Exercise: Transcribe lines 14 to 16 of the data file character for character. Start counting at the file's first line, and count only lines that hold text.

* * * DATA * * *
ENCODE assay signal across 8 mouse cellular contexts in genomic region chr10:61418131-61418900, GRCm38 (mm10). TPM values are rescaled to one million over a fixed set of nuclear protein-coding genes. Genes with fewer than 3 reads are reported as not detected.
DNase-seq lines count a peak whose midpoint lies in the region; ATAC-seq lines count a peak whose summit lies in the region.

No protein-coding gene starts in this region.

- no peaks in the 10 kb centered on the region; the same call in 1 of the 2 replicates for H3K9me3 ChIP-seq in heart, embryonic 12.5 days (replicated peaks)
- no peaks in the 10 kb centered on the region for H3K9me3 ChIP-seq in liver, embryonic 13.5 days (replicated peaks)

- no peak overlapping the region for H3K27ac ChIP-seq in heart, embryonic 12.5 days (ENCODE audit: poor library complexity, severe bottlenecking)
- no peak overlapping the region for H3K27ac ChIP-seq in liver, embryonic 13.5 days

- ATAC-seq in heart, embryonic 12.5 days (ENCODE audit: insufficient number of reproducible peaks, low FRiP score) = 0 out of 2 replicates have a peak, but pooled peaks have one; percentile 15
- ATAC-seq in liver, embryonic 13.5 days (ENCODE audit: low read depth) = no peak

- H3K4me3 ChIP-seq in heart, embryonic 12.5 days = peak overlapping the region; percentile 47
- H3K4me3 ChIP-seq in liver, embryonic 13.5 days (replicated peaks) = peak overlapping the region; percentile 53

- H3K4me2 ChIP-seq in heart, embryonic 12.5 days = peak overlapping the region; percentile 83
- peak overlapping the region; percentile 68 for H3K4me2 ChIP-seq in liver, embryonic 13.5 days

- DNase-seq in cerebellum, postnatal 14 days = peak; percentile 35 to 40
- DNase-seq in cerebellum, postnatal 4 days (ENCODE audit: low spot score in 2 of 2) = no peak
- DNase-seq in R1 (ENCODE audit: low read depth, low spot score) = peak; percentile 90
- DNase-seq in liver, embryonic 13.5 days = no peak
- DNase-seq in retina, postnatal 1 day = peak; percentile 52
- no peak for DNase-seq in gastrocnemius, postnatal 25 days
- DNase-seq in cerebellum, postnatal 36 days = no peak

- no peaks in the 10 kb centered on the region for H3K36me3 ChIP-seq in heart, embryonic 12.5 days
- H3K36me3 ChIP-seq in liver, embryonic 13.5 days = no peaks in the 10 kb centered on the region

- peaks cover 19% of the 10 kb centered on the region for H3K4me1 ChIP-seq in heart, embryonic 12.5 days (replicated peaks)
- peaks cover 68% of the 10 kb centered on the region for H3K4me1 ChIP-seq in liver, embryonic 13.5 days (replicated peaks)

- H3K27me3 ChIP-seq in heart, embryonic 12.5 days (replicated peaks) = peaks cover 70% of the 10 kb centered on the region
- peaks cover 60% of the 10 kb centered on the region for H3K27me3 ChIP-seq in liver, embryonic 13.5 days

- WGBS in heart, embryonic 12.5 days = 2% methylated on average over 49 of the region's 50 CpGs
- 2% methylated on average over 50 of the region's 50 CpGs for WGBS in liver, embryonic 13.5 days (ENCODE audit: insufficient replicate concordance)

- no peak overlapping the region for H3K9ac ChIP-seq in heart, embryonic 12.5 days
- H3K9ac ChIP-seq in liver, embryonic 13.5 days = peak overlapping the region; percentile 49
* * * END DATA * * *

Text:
- DNase-seq in cerebellum, postnatal 14 days = peak; percentile 35 to 40
- DNase-seq in cerebellum, postnatal 4 days (ENCODE audit: low spot score in 2 of 2) = no peak
- DNase-seq in R1 (ENCODE audit: low read depth, low spot score) = peak; percentile 90